How Haley Barbour's Freedom-for-Kidney-Deal for Scott Sisters Makes U.S. Like China
Continued from previous page
While donating a kidney is extremely safe when donors are healthy and a rigorous evaluation has taken place, it does have a small risk of death. Requiring a prisoner to agree to take this risk in return for parole violates international transplant standards and human rights. The idea that prisoners are able to consent to risky medical treatment in return for benefits is one that ethicists have long questioned. It’s one step removed from the Chinese government practice of selling the organs of executed prisoners and kidneys from live Falun Gong and others in jail.
The Chinese have made the practice illegal in response to international pressure, although few experts think it has stopped. Gov. Barbour and the prison board seem unaware that under the 1984 National Organ Transplant Act (NOTA) (42 U.S.C. 274e) it is "unlawful for any person to knowingly acquire, receive, or otherwise transfer any human organ for valuable consideration for use in human transplantation." What could be more “valuable consideration” than a get-out-of-jail card? And given the state’s concern about the cost of Jaime’s dialysis, they too receive valuable consideration in dumping Jaime and Gladys on Florida for a possible transplant.
Now, according to NOTA, any person who violates the valuable consideration provision “shall be fined not more than $50,000 or imprisoned not more than five years, or both.” The state attorney general in Mississippi should move immediately to bar the parole if the condition of transplantation is not rescinded. And the U.S. Attorney General Eric Holder should uphold the National Organ Transplant Act and ensure that if the parole proceeds as planned -- with organ donation a requirement -- it be made clear that any hospital, physician or other individual including Mississippi state officials who participated in the procurement and transplant of the organ will be charged under NOTA.
NOTA, which was primarily designed to prevent organ trafficking, has been rarely enforced against traffickers. Instead it has served as a mechanism for that segment of the transplant community that is attached to the idea that the only ethical form of donation is one in which a donor makes a substantial sacrifice and takes the full risk of donation on themselves privately. The valuable consideration prohibition has been used to prevent government sponsored funeral benefits for deceased donors and health and life insurance for living donors. Even the now lauded kidney exchanges which involve several recipients exchanging matching kidneys from their donors were not implemented in many hospitals until NOTA was changed to specifically permit them. It seemed getting a donated kidney from someone else’s donor was no longer a gift, but a commodity. Some in the transplant community are obsessed with the purity of the gift, but not so concerned when it comes right down to dealing with real exploitation in the form of trafficking. Report after report has been written by the United Nations, the World Health Organization, and various professional associations, all wringing their hands about the importance of altruism while patients on the list die and organ traffickers continue to exploit the shortage. Last year only 17,000 kidney transplants were done for the over 87,000 people on the official UNOS kidney waiting list. While waiting for a kidney this year, 80,000 people died; they were replaced on the list by more than 80,000 new people with end-stage renal disease.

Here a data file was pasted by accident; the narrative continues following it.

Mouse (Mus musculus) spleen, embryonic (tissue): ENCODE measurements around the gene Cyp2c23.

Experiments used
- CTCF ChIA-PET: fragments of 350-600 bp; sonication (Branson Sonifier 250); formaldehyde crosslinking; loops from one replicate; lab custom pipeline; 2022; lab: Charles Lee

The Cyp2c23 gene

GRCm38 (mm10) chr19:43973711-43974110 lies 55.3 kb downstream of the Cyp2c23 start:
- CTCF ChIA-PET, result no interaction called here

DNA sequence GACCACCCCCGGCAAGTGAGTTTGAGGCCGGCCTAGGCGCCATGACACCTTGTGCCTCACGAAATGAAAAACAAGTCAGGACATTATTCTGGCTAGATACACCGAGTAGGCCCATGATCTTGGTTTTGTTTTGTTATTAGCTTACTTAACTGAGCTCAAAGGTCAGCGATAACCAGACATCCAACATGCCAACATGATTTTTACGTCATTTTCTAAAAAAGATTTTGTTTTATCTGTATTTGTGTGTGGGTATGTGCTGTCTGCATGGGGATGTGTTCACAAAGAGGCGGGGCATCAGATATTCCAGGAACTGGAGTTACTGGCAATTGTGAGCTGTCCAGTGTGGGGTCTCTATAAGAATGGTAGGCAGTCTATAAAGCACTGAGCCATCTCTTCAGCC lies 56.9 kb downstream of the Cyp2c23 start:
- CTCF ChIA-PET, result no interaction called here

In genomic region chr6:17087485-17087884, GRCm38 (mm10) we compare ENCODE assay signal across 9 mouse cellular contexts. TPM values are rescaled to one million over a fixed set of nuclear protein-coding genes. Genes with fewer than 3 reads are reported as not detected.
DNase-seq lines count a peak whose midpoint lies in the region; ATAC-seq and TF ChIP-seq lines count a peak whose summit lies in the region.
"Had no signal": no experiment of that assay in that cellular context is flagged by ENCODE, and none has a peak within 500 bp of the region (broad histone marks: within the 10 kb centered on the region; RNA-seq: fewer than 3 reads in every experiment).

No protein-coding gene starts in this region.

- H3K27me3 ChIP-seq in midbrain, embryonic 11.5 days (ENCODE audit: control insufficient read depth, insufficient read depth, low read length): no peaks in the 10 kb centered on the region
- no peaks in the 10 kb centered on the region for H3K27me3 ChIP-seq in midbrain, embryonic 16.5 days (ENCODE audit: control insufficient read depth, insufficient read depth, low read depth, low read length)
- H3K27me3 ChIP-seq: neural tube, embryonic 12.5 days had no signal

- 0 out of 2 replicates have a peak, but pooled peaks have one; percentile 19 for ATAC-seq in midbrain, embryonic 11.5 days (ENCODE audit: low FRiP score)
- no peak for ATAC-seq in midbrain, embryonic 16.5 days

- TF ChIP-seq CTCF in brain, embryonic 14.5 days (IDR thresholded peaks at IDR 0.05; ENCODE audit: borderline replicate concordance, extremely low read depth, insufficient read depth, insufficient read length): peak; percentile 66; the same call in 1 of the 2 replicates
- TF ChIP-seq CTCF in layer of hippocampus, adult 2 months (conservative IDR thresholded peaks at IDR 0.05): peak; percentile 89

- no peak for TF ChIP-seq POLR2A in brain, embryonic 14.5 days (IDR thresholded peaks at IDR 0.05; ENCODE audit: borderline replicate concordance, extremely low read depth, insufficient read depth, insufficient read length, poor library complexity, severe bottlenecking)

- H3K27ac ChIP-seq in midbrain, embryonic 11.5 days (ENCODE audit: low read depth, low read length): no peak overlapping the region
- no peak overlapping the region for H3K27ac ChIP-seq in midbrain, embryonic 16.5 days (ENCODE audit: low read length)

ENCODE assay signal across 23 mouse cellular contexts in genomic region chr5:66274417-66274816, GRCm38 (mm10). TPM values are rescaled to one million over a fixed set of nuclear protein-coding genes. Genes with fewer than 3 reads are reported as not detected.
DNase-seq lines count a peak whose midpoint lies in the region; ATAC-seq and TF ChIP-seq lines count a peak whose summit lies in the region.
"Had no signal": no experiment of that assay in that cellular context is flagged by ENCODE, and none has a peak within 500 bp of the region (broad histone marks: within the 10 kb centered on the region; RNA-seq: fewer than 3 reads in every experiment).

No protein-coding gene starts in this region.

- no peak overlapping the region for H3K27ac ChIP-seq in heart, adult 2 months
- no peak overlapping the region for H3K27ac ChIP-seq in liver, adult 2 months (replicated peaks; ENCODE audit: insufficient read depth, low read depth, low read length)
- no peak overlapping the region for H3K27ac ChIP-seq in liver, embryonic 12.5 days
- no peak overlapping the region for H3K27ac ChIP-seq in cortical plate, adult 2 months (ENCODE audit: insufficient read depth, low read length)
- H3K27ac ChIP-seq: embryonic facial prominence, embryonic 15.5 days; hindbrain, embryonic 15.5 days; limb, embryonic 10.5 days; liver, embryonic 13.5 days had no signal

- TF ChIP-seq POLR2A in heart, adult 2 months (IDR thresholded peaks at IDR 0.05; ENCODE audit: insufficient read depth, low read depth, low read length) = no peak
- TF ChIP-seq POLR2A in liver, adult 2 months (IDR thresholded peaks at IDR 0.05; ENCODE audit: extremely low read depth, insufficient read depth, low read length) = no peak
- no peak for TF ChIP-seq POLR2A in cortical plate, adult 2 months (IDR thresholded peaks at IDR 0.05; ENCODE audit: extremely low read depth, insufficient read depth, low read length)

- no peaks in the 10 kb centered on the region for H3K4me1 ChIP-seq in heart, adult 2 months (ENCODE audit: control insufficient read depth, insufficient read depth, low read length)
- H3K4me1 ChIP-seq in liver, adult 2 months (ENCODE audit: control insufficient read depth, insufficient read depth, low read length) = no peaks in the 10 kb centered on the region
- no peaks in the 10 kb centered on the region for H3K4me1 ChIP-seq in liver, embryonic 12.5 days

Organ traffickers in the U.S. operate with impunity, as do the off-shore brokers who arrange kidney transplants in developing countries. Those with kidney disease who return to the U.S. having taken advantage of transplant tourism (trafficking) obviously get care in the U.S., but no one is reporting their overseas jaunts to the cops. In fact, they have done nothing illegal. In particular cases, there is sympathy for the person whose life is at risk who goes on the black market and exploits someone poorer than they in order to live. These are tough, life-and-death decisions that are immoral, but perhaps not the kind of thing we want to put people in jail for.